Nalcor treated Jim Gordon’s reversal with complete silence — unwilling even to acknowledge the engineer or the faulty analysis it had vigorously embraced just a few days earlier.
This is sleaze.
But so, too, is falsifying information to warrant project sanction.
And when a phrase like “cost pressures” (one of Ed Martin’s favourites) is used to explain egregious cost overruns — when incompetence is a far bigger problem, as in the example of the faulty cable — you know this is an organization not deserving of the public trust.
In a more sensible world, public exposure of those engineers’ indictments would cause a furor.
But not here.
In a well-run organization, such comments would incite the Nalcor CEO to action — especially given that they are made by current and former Nalcor engineers.
But not here.
Within a thoughtful and prudent government the Minister of Finance would descend on the free-spenders — and wring their bloody necks.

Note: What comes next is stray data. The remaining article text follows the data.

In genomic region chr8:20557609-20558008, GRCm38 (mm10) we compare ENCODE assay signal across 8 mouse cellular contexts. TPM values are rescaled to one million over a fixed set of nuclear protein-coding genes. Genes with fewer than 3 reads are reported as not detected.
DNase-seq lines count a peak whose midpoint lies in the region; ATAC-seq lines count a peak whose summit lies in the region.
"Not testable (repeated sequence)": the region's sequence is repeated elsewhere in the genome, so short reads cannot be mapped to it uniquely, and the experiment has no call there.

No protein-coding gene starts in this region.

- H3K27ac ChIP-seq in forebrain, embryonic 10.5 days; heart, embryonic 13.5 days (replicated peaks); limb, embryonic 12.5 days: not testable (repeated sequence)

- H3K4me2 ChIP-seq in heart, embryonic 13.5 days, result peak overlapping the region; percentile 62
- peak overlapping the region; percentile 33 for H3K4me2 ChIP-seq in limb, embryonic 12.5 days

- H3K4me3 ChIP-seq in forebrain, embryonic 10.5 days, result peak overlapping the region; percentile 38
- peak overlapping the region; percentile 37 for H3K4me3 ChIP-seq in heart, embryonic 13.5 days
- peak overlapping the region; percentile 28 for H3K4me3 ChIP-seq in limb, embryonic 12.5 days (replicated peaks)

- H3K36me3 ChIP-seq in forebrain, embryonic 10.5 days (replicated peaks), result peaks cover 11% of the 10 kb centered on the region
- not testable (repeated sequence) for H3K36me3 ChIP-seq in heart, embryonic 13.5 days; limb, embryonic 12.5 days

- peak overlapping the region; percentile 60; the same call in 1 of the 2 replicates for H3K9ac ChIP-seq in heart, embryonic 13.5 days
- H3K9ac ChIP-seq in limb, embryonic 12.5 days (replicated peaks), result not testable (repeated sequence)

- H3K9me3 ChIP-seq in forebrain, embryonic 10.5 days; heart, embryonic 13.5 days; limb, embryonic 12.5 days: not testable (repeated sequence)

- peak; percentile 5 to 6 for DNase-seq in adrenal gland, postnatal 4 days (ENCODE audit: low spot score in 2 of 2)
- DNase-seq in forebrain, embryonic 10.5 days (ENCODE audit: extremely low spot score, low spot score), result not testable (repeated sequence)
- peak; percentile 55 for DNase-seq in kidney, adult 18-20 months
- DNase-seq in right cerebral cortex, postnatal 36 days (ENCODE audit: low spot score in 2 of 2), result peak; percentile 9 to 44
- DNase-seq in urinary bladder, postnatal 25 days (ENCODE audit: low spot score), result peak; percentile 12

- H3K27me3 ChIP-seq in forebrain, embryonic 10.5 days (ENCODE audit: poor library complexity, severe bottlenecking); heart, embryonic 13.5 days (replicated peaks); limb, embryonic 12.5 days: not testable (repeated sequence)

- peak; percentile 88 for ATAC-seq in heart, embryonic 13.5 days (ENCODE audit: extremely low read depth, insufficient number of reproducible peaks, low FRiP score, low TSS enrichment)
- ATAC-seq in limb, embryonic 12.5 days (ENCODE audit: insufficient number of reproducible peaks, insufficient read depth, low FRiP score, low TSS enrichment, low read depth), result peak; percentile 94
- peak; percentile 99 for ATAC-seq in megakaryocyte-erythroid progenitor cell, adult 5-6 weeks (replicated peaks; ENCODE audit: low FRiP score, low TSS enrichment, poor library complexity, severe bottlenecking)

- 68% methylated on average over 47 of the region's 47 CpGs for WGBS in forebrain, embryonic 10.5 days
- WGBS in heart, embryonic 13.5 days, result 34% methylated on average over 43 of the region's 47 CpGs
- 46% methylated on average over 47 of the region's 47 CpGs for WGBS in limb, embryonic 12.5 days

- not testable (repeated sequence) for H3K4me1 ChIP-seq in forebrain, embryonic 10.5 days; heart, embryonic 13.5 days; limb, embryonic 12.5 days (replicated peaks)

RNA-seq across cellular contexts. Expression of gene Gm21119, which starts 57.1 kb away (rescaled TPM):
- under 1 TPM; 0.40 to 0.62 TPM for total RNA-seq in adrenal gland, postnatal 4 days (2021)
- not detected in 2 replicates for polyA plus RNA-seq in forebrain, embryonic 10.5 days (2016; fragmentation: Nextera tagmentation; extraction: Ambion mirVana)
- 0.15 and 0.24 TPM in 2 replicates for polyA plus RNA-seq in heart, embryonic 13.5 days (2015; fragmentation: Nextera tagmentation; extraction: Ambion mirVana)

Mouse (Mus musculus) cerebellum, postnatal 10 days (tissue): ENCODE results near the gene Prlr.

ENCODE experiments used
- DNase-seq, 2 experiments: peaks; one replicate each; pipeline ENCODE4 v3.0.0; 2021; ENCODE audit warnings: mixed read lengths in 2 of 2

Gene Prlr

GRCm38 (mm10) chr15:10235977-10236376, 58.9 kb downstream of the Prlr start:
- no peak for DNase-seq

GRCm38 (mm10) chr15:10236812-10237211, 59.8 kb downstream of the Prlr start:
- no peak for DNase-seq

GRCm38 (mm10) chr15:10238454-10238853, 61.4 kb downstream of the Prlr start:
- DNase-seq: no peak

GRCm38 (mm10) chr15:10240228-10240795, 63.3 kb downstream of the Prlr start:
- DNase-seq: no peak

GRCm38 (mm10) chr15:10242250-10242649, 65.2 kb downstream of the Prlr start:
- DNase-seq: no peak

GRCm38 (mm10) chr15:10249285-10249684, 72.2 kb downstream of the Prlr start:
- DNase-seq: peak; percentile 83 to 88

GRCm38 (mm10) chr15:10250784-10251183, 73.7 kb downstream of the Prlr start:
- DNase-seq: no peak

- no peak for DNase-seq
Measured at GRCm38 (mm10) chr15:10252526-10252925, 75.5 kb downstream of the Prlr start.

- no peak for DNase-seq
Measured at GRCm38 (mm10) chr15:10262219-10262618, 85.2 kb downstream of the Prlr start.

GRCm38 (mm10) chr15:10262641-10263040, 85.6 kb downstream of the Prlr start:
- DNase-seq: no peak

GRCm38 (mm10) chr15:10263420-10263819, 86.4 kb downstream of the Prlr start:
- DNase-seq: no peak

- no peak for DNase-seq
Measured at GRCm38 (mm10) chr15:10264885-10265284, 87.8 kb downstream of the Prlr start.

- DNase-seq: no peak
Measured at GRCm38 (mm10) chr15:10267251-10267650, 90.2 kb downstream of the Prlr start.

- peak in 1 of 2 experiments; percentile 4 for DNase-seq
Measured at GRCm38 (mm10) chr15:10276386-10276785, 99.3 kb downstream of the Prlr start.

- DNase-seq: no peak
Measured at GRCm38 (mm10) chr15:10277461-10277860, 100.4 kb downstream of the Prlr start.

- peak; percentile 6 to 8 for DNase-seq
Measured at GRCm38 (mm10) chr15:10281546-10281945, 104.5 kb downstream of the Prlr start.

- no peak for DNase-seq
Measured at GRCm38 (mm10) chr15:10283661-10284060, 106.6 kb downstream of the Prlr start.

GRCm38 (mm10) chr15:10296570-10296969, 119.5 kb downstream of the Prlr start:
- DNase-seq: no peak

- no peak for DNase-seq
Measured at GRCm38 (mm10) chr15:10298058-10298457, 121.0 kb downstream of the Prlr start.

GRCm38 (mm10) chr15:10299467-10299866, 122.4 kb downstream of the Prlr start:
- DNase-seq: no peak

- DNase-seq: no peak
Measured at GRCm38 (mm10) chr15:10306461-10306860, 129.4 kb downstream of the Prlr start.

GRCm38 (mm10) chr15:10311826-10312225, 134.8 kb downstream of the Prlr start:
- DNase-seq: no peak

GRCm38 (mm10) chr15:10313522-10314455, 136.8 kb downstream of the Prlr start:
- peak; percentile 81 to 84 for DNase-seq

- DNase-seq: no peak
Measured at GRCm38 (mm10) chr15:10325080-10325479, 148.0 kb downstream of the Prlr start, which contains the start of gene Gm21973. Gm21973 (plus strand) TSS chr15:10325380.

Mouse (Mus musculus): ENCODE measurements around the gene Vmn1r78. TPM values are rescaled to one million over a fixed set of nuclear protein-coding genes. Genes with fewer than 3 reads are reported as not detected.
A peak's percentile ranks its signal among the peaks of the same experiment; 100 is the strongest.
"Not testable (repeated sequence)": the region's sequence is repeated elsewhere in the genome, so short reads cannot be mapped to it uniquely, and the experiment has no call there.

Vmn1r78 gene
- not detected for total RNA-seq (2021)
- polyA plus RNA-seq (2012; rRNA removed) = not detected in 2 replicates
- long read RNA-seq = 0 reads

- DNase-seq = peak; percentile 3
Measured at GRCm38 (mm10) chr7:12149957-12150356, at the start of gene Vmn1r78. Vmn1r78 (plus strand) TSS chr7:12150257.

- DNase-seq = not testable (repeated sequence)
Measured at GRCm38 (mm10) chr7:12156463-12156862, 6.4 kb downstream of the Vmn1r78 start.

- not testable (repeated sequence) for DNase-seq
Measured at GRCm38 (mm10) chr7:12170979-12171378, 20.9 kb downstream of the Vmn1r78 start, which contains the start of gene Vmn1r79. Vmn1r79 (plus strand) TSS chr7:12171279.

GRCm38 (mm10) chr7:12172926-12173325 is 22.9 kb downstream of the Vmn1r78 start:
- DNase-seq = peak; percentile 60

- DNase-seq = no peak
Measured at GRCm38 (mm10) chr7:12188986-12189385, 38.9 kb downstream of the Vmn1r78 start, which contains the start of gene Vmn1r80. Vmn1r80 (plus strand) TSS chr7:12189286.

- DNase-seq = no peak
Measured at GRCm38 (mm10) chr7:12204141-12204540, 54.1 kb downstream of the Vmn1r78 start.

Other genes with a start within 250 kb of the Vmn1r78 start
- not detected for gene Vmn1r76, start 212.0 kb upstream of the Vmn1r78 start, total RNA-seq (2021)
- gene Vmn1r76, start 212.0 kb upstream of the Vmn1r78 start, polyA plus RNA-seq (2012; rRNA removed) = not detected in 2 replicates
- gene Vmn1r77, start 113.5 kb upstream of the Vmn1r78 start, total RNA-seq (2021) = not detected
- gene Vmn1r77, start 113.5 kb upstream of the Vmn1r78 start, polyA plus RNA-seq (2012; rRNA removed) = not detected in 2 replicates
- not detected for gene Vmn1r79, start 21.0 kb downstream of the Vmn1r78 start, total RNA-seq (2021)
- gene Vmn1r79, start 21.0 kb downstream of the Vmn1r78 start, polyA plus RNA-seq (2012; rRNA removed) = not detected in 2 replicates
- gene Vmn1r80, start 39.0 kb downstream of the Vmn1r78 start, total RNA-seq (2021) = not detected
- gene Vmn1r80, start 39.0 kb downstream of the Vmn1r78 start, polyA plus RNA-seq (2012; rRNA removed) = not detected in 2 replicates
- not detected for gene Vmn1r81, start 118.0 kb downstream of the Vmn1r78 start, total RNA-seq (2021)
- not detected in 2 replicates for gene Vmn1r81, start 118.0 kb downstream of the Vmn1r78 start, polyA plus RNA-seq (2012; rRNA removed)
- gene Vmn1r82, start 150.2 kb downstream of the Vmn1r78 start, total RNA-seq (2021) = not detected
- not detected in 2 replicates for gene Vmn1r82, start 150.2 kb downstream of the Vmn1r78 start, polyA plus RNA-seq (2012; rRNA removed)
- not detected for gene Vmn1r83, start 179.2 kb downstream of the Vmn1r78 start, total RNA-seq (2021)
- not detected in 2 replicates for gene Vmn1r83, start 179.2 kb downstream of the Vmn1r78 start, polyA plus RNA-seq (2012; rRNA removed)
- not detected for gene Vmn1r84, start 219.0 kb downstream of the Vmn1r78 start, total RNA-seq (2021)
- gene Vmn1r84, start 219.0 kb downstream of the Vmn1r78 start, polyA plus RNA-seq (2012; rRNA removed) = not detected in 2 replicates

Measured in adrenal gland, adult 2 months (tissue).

But not here.
Even the Auditor General cowers under Nalcor’s stare.
It has been a tough slog for a good many engineers. Some, who couldn’t stomach the incompetence, left the project long before they wanted to. Some of them found in this Blog an outlet to express their concerns.
Each of their emails was accompanied only with a simple request for confidentiality — which will always be honoured.
One of the engineers who asserted that the project cost estimates were contrived - falsified - suggested his comments should cause a “firestorm” of protest in the province.
I wrote him back and advised: "...anywhere else. But not here."